There is a prevailing sense of poetry that runs as a thread through Maysoon Pachachi's work. It is perfectly accompanied by the fluid tones of the filmmaker's voice and her well thought-out words when speaking about her latest film. Along with her Kuwait-based producer Talal Al-Muhanna, the duo make for a fascinating conversation and a bridge across cultures. One only has to think back to the First Gulf War to realise what an inspiring alliance this is between them.
With her latest film Our River... Our Sky Pachachi has traveled outside her comfort zone, even though she returned to Iraq for its story. Co-written with Iraqi-born novelist and women's rights activist Irada Al-Jubori, Our River... Our Sky is a beautiful, haunting and at times jarring slice of life look at Iraq in the last week of 2006, a time marred by extreme sectarian violence and nightly curfews in Baghdad. At the center of the story are Sara, a single mother and novelist with a tragic case of writer's block, and Reema her daughter, who knows more about what is going on that she lets on. But the film is also about the people of Baghdad -- an ensemble piece, terrifically acted and perfectly written.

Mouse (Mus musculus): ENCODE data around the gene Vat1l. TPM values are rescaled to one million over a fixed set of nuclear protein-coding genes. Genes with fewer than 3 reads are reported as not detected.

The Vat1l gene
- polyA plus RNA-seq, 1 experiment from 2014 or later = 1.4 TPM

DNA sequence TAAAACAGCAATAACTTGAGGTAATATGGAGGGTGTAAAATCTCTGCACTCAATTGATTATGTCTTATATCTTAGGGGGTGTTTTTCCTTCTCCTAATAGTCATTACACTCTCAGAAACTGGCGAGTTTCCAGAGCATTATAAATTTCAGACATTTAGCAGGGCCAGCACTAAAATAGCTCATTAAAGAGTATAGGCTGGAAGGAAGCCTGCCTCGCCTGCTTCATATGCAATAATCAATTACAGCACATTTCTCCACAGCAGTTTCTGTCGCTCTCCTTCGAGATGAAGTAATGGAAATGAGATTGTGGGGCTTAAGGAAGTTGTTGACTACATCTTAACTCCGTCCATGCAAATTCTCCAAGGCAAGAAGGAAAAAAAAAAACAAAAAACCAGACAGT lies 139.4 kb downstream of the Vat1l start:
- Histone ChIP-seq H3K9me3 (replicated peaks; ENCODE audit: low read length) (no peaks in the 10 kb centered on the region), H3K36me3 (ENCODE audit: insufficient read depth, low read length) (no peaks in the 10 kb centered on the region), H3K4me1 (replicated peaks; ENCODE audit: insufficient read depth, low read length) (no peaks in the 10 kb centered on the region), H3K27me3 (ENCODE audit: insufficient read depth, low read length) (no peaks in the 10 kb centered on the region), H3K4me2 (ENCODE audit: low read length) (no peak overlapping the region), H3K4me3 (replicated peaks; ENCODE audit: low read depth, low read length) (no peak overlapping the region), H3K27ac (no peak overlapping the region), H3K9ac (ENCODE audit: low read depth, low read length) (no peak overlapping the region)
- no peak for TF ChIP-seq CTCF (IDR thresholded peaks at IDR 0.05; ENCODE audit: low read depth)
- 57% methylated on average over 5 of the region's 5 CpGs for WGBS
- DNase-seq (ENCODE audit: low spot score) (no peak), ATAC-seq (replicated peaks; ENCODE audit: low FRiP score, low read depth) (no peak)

I caught up with Pachachi and Al-Muhanna via Zoom, as they were getting ready to world premiere Our River... Our Sky at the Sarajevo Film Festival where the film screened as part of their "Dealing with the Past" programme.
Right now we're talking about the after effects of the US presence in Afghanistan, of course, and your film talks about the effects of the US and the Allies presence in Iraq. Did you ever imagine the film was going to be so actual and just so perfectly timed and how does that feels for you?
Maysoon Pachachi: Actually, we didn’t because we filmed the film in 2019 and by the time we finished it and finally got to a place where we could show it things started going on in Afghanistan. I think I felt that this related for example to the sorts of experiences that people in Sarajevo went through — deep sectarian divides. That is the connection that I made, I didn’t think about Afghanistan.